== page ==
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Alonzo Batson’s Last Day On Earth

A life that should have been bright glorious ends in sadness and misery.

     Any ruin is sad; but a human ruin is saddest of all. Whoever or whatever struggles for a life and sinks back down battling bravely until engulfed by utter ruin moves our profoundest sympathy. The plants scorched beyond endurance by summer heats and slowly yielding up its feeble life, touches our sympathy as it was a sentient thing.
     The consumptive person, in whom the citadel of life has already been taken by insidious disease, and whose strong will matches itself against death and resolutely scorns to own defeat, though fading color tells of failing strength, calls out a sympathy that is painful in its intensity --a sympathy intensified by our yearning desire to aid the sufferer in the unequal struggle, and our utter inability to give effectual aid.. Such a wreck of health --such ruin of womanly beauty or manly strength --moves us to grief. But the deeper, darker, more profoundly miserable and utterly desolate, is this sight of a strong man yielding to the mastery of drink --the gradual loss of self respect, the decay of the moral sentiments, the growing paralysis of the will; until utterly indifferent or defiantly reckless, he staggers through the dark delirious to the doors of death. Not with one wild leap does any man go down this fearful abyss of sin and shame. The end is reached only after innumerable resolutions have been made and broken; after many a brave effort on the part of the victim to withstand the demon who is pushing him on, and when at last, disarmed of noble purpose, without the will to resist or the ability to comprehend his disgrace, he sinks into utter and irredeemable sottishness and drifts almost unconsciously to his doom, the saddest picture in human life.
     Since the “Pilgrims” advent into New Castle, he has occasionally observed shuffling about the streets a forlorn creature with limbs wasted by the blight of disease. The pinched features, the poor garb, the gaze of settled melancholy looking from the hungry eyes, told a story both pathetic and eloquent. The wrecked form bending under physical pain and mental woe, was fighting the hard battle of poverty ---the bitter poverty that crushes pride and bows down the unfortunate victim in humiliation and disgrace, he was admitted to the Henry county poor-house on August 27, 1885.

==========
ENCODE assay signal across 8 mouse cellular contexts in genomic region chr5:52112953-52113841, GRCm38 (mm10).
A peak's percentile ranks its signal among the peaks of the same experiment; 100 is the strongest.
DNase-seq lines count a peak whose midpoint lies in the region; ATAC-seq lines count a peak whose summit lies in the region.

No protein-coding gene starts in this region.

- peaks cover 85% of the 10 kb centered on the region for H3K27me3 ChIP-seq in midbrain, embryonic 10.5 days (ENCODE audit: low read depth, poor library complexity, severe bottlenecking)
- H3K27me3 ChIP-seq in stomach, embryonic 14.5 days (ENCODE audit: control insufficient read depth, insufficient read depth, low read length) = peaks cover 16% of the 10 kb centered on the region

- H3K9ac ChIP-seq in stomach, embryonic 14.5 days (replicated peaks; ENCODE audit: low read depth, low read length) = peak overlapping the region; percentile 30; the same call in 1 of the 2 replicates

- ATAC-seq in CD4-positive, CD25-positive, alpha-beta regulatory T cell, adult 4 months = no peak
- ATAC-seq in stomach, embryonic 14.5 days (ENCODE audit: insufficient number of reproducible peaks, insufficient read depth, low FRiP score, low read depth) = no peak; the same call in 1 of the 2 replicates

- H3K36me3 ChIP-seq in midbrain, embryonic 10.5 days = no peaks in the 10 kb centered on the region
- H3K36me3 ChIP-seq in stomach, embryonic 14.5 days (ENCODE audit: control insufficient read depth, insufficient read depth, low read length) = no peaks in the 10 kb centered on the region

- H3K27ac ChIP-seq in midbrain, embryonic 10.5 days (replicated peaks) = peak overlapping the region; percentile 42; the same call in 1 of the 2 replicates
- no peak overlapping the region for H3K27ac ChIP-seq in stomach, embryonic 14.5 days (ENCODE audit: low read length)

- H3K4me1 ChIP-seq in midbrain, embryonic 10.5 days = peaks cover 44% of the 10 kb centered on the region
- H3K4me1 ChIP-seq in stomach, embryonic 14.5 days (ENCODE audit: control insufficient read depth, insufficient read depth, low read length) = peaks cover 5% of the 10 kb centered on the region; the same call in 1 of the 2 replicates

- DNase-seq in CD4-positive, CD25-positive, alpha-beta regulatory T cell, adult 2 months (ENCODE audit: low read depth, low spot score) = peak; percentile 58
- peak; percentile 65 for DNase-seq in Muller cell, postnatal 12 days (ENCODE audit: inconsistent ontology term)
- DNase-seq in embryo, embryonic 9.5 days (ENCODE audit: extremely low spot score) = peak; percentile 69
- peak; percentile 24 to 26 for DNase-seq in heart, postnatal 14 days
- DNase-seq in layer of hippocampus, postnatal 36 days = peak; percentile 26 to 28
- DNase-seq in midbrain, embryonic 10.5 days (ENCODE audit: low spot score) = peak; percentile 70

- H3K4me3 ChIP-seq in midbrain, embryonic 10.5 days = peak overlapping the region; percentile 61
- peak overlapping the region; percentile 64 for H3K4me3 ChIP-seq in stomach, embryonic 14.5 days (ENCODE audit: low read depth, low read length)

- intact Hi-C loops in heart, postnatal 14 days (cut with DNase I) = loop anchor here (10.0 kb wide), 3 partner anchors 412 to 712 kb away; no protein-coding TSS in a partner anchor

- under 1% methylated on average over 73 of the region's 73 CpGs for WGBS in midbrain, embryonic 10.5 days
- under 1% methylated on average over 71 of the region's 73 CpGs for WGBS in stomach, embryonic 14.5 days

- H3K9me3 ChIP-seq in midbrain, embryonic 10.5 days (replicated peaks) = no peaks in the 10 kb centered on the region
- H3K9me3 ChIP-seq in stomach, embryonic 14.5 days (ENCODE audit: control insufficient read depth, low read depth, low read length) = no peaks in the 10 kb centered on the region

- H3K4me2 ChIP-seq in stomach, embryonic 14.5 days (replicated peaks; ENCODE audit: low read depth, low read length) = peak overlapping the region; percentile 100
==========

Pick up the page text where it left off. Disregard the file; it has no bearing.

Sometimes in the leafy June, when the summer sun had warmed the earth into life, and the birds were singing in the green trees margin the pellucid waters of the willow-fringed Blue river; or in the autumn when the year had donned his coat of russet, he would wend his way with faltering step from his pauper home to the busy scenes of New Castle, where still lingered in his mental vision the scenes of a once happy home. As he crossed and re-crossed the Blue river its silver waters stole noiselessly away beneath the shadows of overhanging trees and the broad green fields stretched out before him, greenery, brighter and more glorious than ever before. But he passed them unheeded, or their beauties were shut out by the great black shadows of his poverty, disgrace and afflictions.
     In the big brick house owned by Henry county, on the hill one mile north-west of New Castle lived this man, a ward of the county and fed by her charity. Once he was a strong, vigorous man, an excellent mechanic, intelligent and honest; but strong drink and paralysis reduced him to poverty and sent him to the poor house. On last Friday night March 24, 1887, a second stroke of paralysis smote him and he lay down in death. Pain was no more,
     Heartache was no more, hunger was no more. In the morning the great sun rose, shooting a warm gleam athwart the room in the pauper home and fell upon a pinched and pallid brow. The wasted hands were folded upon a pulse-less breast --- Alonzo Batson was dead at the age of forty two years. Kind friends had not forgotten him however, and when apprised of his death they came, tenderly prepared his body for burial and laid it to rest in the Batson family cemetery. If he could have expressed a final wish in his dying hours, he would have certainly requested this.

2009 UEB

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